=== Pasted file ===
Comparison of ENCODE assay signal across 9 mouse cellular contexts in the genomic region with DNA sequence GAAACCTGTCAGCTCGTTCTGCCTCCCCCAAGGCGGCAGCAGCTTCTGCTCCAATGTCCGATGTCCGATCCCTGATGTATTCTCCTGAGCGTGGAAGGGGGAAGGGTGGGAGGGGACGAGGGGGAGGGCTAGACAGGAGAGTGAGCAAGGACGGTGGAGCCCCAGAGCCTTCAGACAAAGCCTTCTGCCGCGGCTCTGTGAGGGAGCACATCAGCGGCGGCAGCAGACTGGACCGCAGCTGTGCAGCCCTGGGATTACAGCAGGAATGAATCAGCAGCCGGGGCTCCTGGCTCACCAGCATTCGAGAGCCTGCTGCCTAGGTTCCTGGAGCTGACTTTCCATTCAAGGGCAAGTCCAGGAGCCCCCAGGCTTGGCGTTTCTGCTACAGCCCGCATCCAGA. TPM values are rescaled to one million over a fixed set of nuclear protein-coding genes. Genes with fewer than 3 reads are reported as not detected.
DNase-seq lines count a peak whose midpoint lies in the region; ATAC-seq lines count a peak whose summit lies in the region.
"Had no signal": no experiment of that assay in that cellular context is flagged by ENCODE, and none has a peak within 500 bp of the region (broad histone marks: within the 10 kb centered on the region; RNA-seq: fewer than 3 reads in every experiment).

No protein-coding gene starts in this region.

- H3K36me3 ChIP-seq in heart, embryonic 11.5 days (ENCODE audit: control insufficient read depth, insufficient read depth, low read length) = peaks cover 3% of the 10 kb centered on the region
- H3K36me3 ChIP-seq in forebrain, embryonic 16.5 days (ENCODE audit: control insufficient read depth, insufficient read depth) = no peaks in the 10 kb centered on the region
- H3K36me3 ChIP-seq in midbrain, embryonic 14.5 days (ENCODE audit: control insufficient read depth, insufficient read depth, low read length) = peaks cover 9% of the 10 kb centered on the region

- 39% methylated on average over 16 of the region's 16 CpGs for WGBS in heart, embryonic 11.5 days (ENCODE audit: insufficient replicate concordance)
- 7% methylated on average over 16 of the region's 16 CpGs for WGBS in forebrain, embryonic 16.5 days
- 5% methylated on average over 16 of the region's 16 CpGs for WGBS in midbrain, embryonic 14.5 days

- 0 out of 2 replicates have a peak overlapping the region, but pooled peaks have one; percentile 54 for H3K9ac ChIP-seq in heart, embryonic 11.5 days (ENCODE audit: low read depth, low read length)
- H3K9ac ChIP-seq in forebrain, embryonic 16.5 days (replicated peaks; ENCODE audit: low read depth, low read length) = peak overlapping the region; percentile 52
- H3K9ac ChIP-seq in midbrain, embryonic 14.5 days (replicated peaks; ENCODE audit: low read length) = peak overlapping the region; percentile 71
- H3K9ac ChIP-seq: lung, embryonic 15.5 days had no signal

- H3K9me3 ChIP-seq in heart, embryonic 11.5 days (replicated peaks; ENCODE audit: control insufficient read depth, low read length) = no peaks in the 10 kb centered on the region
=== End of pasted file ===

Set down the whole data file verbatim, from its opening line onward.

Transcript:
Comparison of ENCODE assay signal across 9 mouse cellular contexts in the genomic region with DNA sequence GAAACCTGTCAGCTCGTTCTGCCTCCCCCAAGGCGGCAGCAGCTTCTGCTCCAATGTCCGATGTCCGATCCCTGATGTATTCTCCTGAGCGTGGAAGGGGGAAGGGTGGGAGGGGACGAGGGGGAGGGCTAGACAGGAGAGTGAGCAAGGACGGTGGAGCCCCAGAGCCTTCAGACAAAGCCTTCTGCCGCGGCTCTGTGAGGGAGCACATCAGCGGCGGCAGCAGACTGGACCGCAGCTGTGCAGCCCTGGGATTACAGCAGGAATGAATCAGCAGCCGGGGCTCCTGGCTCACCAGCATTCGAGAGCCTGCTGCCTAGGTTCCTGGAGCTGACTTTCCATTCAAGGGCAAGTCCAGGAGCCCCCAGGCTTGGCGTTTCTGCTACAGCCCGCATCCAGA. TPM values are rescaled to one million over a fixed set of nuclear protein-coding genes. Genes with fewer than 3 reads are reported as not detected.
DNase-seq lines count a peak whose midpoint lies in the region; ATAC-seq lines count a peak whose summit lies in the region.
"Had no signal": no experiment of that assay in that cellular context is flagged by ENCODE, and none has a peak within 500 bp of the region (broad histone marks: within the 10 kb centered on the region; RNA-seq: fewer than 3 reads in every experiment).

No protein-coding gene starts in this region.

- H3K36me3 ChIP-seq in heart, embryonic 11.5 days (ENCODE audit: control insufficient read depth, insufficient read depth, low read length) = peaks cover 3% of the 10 kb centered on the region
- H3K36me3 ChIP-seq in forebrain, embryonic 16.5 days (ENCODE audit: control insufficient read depth, insufficient read depth) = no peaks in the 10 kb centered on the region
- H3K36me3 ChIP-seq in midbrain, embryonic 14.5 days (ENCODE audit: control insufficient read depth, insufficient read depth, low read length) = peaks cover 9% of the 10 kb centered on the region

- 39% methylated on average over 16 of the region's 16 CpGs for WGBS in heart, embryonic 11.5 days (ENCODE audit: insufficient replicate concordance)
- 7% methylated on average over 16 of the region's 16 CpGs for WGBS in forebrain, embryonic 16.5 days
- 5% methylated on average over 16 of the region's 16 CpGs for WGBS in midbrain, embryonic 14.5 days

- 0 out of 2 replicates have a peak overlapping the region, but pooled peaks have one; percentile 54 for H3K9ac ChIP-seq in heart, embryonic 11.5 days (ENCODE audit: low read depth, low read length)
- H3K9ac ChIP-seq in forebrain, embryonic 16.5 days (replicated peaks; ENCODE audit: low read depth, low read length) = peak overlapping the region; percentile 52
- H3K9ac ChIP-seq in midbrain, embryonic 14.5 days (replicated peaks; ENCODE audit: low read length) = peak overlapping the region; percentile 71
- H3K9ac ChIP-seq: lung, embryonic 15.5 days had no signal

- H3K9me3 ChIP-seq in heart, embryonic 11.5 days (replicated peaks; ENCODE audit: control insufficient read depth, low read length) = no peaks in the 10 kb centered on the region